was originally to be used with the Icom IC-R75 receiver but also works
with other newer Icom receivers / transceivers as well via the CI-V
"Remote" jack. Just connect the included CI-V cable between a very
small black control box and the transceiver. Next plug in the (also
included) very small ANALOG 9-volt wall wart 120 vac power supply into
the jack on the remote box. Program any universal remote control for a
Sony TV's and that is it after a few setting changes on the IC-R8600
There are a few differences than used with the IC-7300.
For one direct keyboard entry is limited to 60 MHz (as the old IC-R75
receiver coverage was and the remote controller was originally made
for). These are NOT for the "Icom generic" model that "SWL Remotes"
also sold (although some will be valid). PLEASE NOTE : For
part (aside from toggling some receiver functions), it's really only
useful up to 60 MHz.
IMPORTANT : Sadly
"R-75 SWL-Remotes" product has been discontinued and no longer
One will have to hunt on the used market now and will not be easy as it
was not a widely sold product.
There is bit of a learning curve and not all functions are valid as the
IC-R75 is a little different
This IR remote will NOT allow for any control of the spectrum scope
functions (among others). However most of the basic functions are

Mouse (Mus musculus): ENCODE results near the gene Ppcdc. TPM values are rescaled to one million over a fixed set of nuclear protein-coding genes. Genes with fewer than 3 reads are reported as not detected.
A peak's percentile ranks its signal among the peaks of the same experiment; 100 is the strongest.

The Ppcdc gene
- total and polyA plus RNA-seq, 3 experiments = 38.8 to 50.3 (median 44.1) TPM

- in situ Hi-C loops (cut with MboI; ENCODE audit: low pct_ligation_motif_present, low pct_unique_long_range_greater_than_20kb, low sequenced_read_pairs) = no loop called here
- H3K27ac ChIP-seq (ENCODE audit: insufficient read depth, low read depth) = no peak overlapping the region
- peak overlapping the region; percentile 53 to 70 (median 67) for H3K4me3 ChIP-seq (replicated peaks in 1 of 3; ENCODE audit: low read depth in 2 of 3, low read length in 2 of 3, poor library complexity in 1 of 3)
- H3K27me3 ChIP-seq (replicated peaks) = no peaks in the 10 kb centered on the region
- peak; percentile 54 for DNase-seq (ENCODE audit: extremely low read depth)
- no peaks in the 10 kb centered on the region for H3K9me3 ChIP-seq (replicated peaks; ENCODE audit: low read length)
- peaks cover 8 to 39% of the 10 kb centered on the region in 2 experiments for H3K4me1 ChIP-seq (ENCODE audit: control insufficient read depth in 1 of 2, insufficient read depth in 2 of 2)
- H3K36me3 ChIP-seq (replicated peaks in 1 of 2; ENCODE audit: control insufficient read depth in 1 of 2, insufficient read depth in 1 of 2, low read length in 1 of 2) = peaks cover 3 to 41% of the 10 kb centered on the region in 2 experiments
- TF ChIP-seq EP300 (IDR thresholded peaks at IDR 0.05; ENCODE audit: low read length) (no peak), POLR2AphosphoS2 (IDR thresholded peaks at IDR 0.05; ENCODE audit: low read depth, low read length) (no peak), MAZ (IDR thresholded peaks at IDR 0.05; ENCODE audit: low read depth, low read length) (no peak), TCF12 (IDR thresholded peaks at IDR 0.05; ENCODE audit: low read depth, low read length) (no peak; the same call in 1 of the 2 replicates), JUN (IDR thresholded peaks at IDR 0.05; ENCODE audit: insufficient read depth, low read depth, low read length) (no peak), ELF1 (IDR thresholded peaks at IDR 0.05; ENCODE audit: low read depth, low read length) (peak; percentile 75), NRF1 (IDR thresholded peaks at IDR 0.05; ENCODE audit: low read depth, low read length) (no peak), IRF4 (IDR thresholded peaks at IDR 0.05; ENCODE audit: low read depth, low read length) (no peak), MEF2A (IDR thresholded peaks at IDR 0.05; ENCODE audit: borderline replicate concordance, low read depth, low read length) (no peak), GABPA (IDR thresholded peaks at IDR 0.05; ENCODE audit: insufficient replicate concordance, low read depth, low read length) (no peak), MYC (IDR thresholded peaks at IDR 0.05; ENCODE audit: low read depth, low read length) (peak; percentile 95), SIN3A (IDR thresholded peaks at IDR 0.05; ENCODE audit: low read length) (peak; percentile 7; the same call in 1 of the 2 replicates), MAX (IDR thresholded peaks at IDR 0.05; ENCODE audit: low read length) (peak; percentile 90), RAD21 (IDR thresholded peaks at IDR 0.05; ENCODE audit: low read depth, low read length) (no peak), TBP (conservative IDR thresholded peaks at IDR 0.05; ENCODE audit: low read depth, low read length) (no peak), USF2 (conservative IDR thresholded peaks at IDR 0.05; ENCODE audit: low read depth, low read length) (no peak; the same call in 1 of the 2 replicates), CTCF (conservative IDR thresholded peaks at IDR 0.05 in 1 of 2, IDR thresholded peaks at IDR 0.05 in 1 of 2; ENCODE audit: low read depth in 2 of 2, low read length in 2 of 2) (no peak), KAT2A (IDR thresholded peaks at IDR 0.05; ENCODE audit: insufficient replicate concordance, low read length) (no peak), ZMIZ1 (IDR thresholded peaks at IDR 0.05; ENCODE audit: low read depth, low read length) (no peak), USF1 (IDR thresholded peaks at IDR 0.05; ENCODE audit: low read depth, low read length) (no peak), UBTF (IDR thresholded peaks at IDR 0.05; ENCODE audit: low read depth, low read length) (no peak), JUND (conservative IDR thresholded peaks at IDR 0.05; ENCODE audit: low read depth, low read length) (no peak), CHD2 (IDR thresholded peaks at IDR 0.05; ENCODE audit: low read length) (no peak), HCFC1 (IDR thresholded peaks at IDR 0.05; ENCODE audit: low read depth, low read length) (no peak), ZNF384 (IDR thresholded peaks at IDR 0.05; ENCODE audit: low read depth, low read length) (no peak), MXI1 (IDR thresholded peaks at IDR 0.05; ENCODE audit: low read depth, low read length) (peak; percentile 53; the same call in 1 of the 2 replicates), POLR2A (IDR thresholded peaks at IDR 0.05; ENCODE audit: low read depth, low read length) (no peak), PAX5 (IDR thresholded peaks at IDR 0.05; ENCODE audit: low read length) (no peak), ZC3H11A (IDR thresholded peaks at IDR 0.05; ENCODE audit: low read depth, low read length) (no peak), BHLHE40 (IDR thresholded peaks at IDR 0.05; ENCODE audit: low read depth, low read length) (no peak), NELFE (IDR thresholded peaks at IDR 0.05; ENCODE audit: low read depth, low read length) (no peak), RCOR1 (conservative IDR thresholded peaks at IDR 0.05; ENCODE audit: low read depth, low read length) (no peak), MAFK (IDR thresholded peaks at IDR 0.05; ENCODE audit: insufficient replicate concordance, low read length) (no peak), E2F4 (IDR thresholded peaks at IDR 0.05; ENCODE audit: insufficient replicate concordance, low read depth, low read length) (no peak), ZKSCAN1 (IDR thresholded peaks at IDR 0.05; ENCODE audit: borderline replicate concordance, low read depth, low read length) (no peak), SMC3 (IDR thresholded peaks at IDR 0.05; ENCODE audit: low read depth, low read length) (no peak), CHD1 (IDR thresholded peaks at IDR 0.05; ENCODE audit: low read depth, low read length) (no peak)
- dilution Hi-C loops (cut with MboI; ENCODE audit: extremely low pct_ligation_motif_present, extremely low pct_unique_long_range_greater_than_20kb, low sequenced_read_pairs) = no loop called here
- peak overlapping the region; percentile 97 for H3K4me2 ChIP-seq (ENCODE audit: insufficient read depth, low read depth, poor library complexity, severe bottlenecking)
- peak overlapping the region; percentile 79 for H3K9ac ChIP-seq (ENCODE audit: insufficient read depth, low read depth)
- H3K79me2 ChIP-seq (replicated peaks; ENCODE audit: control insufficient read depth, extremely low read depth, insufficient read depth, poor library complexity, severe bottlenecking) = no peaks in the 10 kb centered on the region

including, control the sets volume as well as muting it (one not even
available on the set), tune up and down the band or zip through your
memory channels (except for memory channel 00). Adjust the bandwidths,
AGC, PBT, Tuning Steps and even
for entering the memory channels and much more. Also you have direct
keyboard entry that is more straight forward and faster than on the
sets touch screen. Yes, this USA made product was a bit pricey when
NOTE : Do NOT confuse the proper R75 model with the more "generic
version" that is for older Icom models (example : volume or muting
control is not supported for the older sets with this generic model).
"SWL-Remotes" USA made after market device works great with the Icom
Low cost SONY RM-EZ4 "Big Button"
remote works well with this device. You do not want a remote with lots
buttons or functions (it will make it much more confusing to use). The
Volume and Channel buttons are a bit on the stiff side and not the best
placement on the RM-EZ4, but it gets the job done nicely. Also good
that it uses 2 AA batteries for longer life (not the less desirable AAA
type) and a LED that comes on when a button is pressed. Any universal
remote will do the trick ,